Culver Administration: Just like every other year, the Governor’s budget recommendation is balanced.
True, but last year’s budget was supposedly balanced, too. Governor Culver was forced to make two rounds of cuts to actually balance the budget. One of the cuts was a reckless 10% across-the-board cut that will force local government and school district to raise property taxes. The real question that should be on people’s minds is whether or not Culver will be forced to make changes throughout FY 2011 like he had to do in FY 2010.
Governor Culver’s budget is also based on the assumption that that $340 million can be saved by reorganizing state government. The Des Moines Register reported yesterday that the current restructuring bill making its way through the legislature would only save the state $43 million in FY 2011. If Culver’s budget is off by $300 million, it could trigger more cuts to education or make it impossible for Culver to fulfill his pledge to fully fund two percent allowable growth for K-12 education.
Culver Administration: The FY 2011 budget is a smaller budget than when the Governor took office (FY07: $5.384 billion; FY11: $5.320 billion)
While the Culver administration claims that the FY 2011 budget is $5.320 billion, it actually spends $5.707 billion when you add the $387 million in one-time money. Also, while Culver is bragging that his FY 2011 budget is less than the FY 2007 budget, his FY 2008 budget was $5.888 billion, the FY 2009 budget was $6.095 billion, and his proposed budget last year in the middle of the world-wide recession was a whopping $6.211 billion. But, of course, Culver still blames the state’s economic troubles on the recession alone and not his out of control spending.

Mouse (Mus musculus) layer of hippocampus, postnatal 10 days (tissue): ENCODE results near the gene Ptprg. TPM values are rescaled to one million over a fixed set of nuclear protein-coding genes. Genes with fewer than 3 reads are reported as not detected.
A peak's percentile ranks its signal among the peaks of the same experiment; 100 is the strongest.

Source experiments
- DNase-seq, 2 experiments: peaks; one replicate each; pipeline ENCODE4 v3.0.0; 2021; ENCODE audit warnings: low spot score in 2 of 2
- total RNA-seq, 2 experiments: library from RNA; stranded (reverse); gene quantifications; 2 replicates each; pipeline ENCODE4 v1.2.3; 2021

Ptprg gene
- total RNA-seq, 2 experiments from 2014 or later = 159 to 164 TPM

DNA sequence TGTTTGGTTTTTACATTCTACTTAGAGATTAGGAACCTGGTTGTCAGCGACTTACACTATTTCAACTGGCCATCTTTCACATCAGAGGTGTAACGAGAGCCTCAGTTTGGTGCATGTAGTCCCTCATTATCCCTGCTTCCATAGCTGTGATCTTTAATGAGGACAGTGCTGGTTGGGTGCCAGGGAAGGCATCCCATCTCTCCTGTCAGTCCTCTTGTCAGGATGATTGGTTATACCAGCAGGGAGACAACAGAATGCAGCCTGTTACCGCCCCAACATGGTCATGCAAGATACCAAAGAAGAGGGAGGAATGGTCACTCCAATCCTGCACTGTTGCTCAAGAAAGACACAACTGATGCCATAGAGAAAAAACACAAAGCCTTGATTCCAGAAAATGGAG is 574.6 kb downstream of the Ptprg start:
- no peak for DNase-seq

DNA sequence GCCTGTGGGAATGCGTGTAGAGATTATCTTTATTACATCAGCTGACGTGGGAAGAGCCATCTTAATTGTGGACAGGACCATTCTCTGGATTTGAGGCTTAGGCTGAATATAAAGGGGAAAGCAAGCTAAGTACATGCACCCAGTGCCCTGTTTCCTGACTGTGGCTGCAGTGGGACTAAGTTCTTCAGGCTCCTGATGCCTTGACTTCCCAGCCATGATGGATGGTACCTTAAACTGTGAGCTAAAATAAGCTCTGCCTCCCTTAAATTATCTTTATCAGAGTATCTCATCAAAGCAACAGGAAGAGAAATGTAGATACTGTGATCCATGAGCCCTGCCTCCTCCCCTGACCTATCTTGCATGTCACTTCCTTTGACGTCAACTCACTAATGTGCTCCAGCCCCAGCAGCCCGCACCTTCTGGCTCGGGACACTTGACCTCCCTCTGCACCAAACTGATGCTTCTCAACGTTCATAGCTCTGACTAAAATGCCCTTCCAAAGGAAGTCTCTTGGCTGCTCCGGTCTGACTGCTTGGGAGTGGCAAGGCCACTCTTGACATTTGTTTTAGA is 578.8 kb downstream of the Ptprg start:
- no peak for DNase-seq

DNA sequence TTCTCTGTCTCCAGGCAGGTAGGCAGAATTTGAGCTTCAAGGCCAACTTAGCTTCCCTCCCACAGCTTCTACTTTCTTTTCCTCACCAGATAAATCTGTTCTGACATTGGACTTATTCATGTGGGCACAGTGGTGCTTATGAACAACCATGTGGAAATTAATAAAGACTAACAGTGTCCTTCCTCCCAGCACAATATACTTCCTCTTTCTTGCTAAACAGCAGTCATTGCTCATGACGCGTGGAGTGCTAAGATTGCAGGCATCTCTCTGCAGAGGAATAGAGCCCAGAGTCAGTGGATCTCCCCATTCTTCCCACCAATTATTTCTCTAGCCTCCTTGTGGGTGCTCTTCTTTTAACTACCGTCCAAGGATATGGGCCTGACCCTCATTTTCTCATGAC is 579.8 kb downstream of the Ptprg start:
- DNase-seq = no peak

Culver Administration: The FY 2011 budget provides for a surplus of $382 million.
The definition of surplus is a quantity or amount over and above what is needed or used. The $382 million surplus Culver brags about is really just the ending balance. The $382 million ending balance is $100 million less than what Culver proposed in last year’s budget.
Culver Administration: The FY 2011 budget will maintain our state’s AAA bond rating.
Governor Culver likes to brag about the state’s AAA bond rating. But let’s not forget that Enron was considered to be an investment grade bond just days before it filed for Chapter 11 bankruptcy protection.
Culver Administration: The FY 2011 budget does not raise taxes and protects key priority areas.
Governor Culver’s budget doesn’t raise taxes unless you own property. The budget cuts that Governor made last year have already forced the hands of local governments to in increase property taxes.
House Republicans sent out a briefing paper on the Governor’s budget late yesterday. That information is below.
Does the Governor’s Budget Raise Taxes?
Yes. The Governor claims to fund 2 percent allowable growth at $348 million. This is $196 million from the general fund, $100 million from the Cash Reserve Fund and $48 million from unspent stimulus. LSA estimates that 2 percent will cost $514 million in FY 11. Therefore, he underfunds the 2 percent by $170 million. Since the spending authority remains, the $170 million can be made up with in property tax hikes. The Governor also proposes other property tax increases by funding the property tax credits below last year’s level and funding the State Patrol out of the Road Use Tax Fund. Both will increase property taxes.
How much is the reorganization savings and is it real?
Unclear. The Governor plugs in $341 million in reorganization savings. Some of the things (IT consolidation, reducing the fleet, eliminating phantom employees) were House Republican ideas from last year. Some of the ideas like increasing unclaimed property and federal grants appear to be dubious at best. Also, $50 million of the savings is for shifting the State Patrol into the RUTF and that is unlikely to happen.
Photo by Dave Davidson
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